Herein, we investigated the role of miRNAs in TNF-α-driven microglia activation, in order to identify potential therapeutic targets for microglia chronic activation and neuroinflammation. Specifically, we aimed to unravel how TNF-α impacted miRNAs expression, to identify which of these miRNAs are essential for microglia activation, ultimately determining their impact on the cross-talk between microglia and neurons.
Materials and methods
Animal ethical disclosure
All procedures to obtain primary cell cultures were conducted in accordance with European regulations (European Union Directive 2010/63/EU) and were approved by the i3S Animal Ethics Committee and the Portuguese regulatory entity—Direcção Geral de Alimentação e Veterinária (DGAV, ref 11769/2014-05-15 to TS). Animal facilities and the people directly involved in animal experiments (J.P.B. and J.B.) were also certified. All efforts were made to ensure minimal animal suffering, and to follow the principles of the 3Rs.
Mixed glial cells
In brief, newborn Wistar Han rats (P1–P2) were decapitated and brains separated from the skull. Cerebellum and meninges were carefully removed for efficient brain dissection. Dissected tissue was treated with DNase and trypsin (Sigma, USA) before being dissociated and plated. Rat brain-derived mixed glial cells were cultured in T75 poly-d-lysine (Sigma) coated flasks for 21 days. Culture was maintained in DMEM (Dulbecco’s modified Eagle’s medium; Gibco, USA) supplemented with 10% fetal bovine serum (FBS; Biowest, France).
Primary microglia were isolated from rat mixed glial cultures using the shaking method, as previously described22. Microglia were obtained after 14 and 21 days of culture by shaking the flasks at 37 °C for 2 h at 150 rpm. Isolated microglia were re-seeded (3 × 104/cm2) in DMEM/F12 (Corning, USA) supplemented with 10% FBS, allowed to adhere for 48 h, and then stimulated for 6 h with 100 ng/mL lipopolysaccharide (LPS, Sigma) or 20 ng/mL TNF-α (Peprotech, UK).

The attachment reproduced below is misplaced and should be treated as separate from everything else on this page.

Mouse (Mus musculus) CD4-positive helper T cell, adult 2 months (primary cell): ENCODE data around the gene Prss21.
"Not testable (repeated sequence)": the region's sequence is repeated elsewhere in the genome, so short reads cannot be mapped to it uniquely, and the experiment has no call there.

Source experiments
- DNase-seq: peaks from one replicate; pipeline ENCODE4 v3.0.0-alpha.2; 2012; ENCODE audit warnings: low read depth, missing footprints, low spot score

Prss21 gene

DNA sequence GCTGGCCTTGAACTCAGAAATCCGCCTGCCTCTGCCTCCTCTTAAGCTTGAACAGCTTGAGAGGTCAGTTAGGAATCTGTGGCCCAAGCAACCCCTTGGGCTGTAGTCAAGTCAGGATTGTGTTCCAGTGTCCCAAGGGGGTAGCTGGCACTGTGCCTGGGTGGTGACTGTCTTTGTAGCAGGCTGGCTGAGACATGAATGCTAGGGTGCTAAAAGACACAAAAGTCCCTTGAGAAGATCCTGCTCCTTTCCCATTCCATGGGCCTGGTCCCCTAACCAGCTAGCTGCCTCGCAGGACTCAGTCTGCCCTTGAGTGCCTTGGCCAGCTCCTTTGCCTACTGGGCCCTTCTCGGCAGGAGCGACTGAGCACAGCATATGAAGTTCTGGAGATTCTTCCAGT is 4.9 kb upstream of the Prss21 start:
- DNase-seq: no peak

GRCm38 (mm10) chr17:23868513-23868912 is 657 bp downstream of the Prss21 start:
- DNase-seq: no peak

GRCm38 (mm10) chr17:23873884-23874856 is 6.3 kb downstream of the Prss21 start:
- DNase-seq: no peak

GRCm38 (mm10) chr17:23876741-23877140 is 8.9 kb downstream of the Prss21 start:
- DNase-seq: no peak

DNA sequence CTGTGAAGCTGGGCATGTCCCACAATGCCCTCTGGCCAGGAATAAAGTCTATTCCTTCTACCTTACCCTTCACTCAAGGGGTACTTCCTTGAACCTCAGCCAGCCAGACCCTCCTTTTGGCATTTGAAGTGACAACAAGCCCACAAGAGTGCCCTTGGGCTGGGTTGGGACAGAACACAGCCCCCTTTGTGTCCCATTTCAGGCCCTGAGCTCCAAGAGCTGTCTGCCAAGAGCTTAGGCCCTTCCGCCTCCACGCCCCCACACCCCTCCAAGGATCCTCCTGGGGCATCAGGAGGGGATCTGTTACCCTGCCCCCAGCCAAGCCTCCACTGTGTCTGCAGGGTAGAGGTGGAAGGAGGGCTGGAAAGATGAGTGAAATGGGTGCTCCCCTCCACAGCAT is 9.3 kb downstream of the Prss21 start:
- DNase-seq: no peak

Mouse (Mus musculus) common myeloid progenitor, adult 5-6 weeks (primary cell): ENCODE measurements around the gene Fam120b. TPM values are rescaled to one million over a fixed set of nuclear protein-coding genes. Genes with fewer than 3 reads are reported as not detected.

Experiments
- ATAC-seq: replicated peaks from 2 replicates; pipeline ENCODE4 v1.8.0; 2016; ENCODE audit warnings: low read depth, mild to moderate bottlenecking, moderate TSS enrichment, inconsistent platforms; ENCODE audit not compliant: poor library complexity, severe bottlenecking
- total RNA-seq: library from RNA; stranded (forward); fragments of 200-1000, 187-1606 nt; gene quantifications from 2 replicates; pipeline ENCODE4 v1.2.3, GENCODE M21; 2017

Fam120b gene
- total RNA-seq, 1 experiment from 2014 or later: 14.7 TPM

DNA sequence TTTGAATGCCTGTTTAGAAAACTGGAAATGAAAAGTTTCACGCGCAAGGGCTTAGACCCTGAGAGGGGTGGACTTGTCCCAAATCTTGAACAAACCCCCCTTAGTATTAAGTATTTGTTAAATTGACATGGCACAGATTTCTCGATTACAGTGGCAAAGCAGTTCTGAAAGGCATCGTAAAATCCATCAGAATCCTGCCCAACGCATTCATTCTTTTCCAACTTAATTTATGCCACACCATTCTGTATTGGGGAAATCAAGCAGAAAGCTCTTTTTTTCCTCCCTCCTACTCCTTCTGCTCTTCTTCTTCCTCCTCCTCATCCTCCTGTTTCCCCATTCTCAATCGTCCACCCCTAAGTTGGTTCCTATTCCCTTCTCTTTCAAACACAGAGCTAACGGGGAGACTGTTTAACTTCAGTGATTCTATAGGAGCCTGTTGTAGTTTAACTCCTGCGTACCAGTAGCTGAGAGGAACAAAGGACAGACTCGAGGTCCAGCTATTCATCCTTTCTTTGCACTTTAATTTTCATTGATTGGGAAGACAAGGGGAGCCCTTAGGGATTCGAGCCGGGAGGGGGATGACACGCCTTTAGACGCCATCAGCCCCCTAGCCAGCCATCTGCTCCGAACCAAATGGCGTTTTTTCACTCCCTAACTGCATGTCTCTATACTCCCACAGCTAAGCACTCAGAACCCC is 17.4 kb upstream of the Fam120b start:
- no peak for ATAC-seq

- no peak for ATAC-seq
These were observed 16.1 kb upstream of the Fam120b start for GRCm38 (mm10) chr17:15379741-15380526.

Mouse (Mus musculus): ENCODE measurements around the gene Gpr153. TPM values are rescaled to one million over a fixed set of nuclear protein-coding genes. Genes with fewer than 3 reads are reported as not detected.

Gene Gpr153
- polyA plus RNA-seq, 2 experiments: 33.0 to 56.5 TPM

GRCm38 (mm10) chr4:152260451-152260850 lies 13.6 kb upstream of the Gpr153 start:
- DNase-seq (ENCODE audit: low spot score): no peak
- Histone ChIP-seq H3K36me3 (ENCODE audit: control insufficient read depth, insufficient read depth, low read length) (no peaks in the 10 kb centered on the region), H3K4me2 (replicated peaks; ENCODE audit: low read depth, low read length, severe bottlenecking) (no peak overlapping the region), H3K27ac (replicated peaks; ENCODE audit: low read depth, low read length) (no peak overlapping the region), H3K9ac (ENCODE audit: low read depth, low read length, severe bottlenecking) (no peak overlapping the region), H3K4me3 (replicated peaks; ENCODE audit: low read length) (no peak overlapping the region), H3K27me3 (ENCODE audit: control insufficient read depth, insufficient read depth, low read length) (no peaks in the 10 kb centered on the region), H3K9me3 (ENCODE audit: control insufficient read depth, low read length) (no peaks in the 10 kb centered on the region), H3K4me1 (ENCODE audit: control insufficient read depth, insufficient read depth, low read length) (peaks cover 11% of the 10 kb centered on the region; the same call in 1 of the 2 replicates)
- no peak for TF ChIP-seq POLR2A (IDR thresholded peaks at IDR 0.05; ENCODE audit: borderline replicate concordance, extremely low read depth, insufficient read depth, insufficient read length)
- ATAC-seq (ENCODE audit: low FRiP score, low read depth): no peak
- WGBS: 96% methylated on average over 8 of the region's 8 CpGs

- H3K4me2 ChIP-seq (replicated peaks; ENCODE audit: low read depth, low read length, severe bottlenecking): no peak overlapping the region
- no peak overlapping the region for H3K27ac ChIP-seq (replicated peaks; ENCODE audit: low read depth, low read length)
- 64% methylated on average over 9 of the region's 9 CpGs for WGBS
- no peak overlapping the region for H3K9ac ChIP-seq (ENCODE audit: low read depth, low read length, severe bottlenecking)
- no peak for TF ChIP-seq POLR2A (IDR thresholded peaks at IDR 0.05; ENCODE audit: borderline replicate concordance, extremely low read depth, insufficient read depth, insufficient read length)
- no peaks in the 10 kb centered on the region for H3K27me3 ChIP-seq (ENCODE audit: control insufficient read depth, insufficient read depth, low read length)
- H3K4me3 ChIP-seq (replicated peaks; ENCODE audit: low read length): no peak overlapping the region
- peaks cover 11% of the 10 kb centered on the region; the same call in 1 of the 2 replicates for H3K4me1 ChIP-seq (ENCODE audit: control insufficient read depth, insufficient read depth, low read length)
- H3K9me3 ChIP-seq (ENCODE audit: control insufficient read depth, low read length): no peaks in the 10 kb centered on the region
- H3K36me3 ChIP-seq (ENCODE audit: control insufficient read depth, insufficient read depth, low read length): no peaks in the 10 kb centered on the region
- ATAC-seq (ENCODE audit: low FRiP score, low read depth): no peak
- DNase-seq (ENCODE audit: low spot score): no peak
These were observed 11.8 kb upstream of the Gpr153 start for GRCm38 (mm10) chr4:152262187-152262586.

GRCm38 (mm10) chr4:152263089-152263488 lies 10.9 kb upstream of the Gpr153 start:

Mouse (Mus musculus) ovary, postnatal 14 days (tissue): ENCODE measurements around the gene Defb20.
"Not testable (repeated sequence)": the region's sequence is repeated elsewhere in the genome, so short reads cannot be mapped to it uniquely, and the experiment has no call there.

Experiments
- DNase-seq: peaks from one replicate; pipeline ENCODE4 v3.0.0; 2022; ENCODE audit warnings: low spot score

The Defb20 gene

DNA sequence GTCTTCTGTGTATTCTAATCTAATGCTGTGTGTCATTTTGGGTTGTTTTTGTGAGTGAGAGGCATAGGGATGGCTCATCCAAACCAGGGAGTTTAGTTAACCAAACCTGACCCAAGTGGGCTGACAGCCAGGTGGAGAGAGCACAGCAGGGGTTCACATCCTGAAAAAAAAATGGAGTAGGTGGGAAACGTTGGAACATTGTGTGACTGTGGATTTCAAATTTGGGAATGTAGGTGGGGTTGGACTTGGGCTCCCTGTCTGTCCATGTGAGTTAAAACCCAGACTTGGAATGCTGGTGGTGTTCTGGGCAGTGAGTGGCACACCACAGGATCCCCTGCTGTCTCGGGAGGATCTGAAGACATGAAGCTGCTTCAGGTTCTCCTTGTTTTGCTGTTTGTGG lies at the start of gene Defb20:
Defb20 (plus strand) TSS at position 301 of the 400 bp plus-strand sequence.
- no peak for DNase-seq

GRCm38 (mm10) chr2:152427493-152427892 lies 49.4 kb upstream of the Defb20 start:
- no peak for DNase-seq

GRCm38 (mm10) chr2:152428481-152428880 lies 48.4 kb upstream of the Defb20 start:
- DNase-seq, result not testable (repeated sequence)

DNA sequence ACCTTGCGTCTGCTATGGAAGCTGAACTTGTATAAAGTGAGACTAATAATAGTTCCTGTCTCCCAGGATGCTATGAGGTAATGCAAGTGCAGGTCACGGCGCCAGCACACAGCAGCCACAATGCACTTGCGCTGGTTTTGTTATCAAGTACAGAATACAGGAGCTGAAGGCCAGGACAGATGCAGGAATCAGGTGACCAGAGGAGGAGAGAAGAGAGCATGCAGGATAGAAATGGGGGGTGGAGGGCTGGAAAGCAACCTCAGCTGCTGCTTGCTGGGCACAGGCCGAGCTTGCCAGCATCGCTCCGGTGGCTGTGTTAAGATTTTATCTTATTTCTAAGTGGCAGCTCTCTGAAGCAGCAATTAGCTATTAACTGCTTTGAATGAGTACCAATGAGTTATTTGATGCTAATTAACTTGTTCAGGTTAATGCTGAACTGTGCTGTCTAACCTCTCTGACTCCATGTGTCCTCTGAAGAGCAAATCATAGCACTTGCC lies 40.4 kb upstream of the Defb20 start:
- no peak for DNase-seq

Primary hippocampal neurons
E17 C57BL/6 mice hippocampal neurons were cultured as previously described23. In brief, after dissection, hippocampi were treated with trypsin (1.5 mg/mL, 15 min, 37 °C, Sigma) in Hank’s balanced salt solution (HBSS; Gibco), washed with HBSS containing 10% FBS, to stop trypsin activity, and washed in HBSS to remove serum and avoid glia growth. Finally, the tissue was transferred to serum-free Neurobasal medium (Gibco), supplemented with B27 (1:50, Gibco), glutamine (0.5 mm, Sigma), gentamycin (0.12 mg/mL Gibco), and glutamate (25 μm, Sigma), and dissociated mechanically. Neurons were then plated (1 × 105 cells/chamber) in poly-d-lysine-coated coverslips (20 μg/cm2) previously attached to Axon Investigation Systems (AXIS, AX150, Millipore) and maintained in the supplemented neurobasal medium. Cells were kept at 37 °C in a humidified incubator with 5% CO2/95% air, for 14 days, and half of the media was replaced at day 7.
N9 microglial cells
Murine N9 microglia cells, kindly donated by professor João Relvas (i3S, Porto), were cultured in RPMI 1640 (Corning, USA) supplemented with 10% FBS in T75 flasks. All cell lines were tested and negative for mycoplasma contamination. Prior to transfections, cells were trypsinized, re-seeded (1.5 × 104/cm2) and allowed to adhere for 24 h. 70% confluent N9 microglia cells were transfected with mirVana miRNA mimic/mirVana miRNA inhibitor for mmu-miR-342–3p, or respective controls (mirVana miRNA mimic/inhibitor negative controls; Invitrogen, USA), using Lipofectamine 2000 (Invitrogen), as recommended by the manufacturer. After transfection, when applicable, N9 microglia cells were stimulated with 20 ng/mL of TNF-α for 6 h. Conditioned media was collected for cytokine quantification and cells harvested for protein extraction or co-culture with neurons. Transfections with siRNA were also performed with Lipofectamine 2000. siRNA specific for murine BAG-1 (5′-CCGUUGUCAGCACUUGGAAUGCAAA-3’) and SiRNA negative control (12,935–300) were purchased from Invitrogen. Overexpression of BAG-1 in N9 microglia was achieved by transiently transfecting the cells with a BAG-1 mammalian expression vector (pCMV6-BAG-1, Origene). In brief, 24 hours before transfection, cells were seeded into six-well cell culture plates at a density of 1.2 × 105 cells per well in regular growth medium. Transfections were performed with Lipofectamine 2000 according to the manufacturer’s instruction (Invitrogen). In all, 48 hours after transfection, cells were harvested for the detection of ph-NF-kB p65 expression levels by western blot. The control vector pCMV6 was kindly donated by Mariana Santos (UnIGENe, i3S, Portugal).
Primary hippocampal neurons and N9 microglial cells co-culture
Co-cultures were performed in Axon Investigation System (Millipore). At day 13 of neuronal culture, transfected, TNF-α or non-stimulated N9 microglia cells (0.2 × 105 cells) were added to each Axon Investigation System, in direct contact with axons for 24 h. Culture media was then collected for nitrites quantification and cells were fixed prior to immunostaining.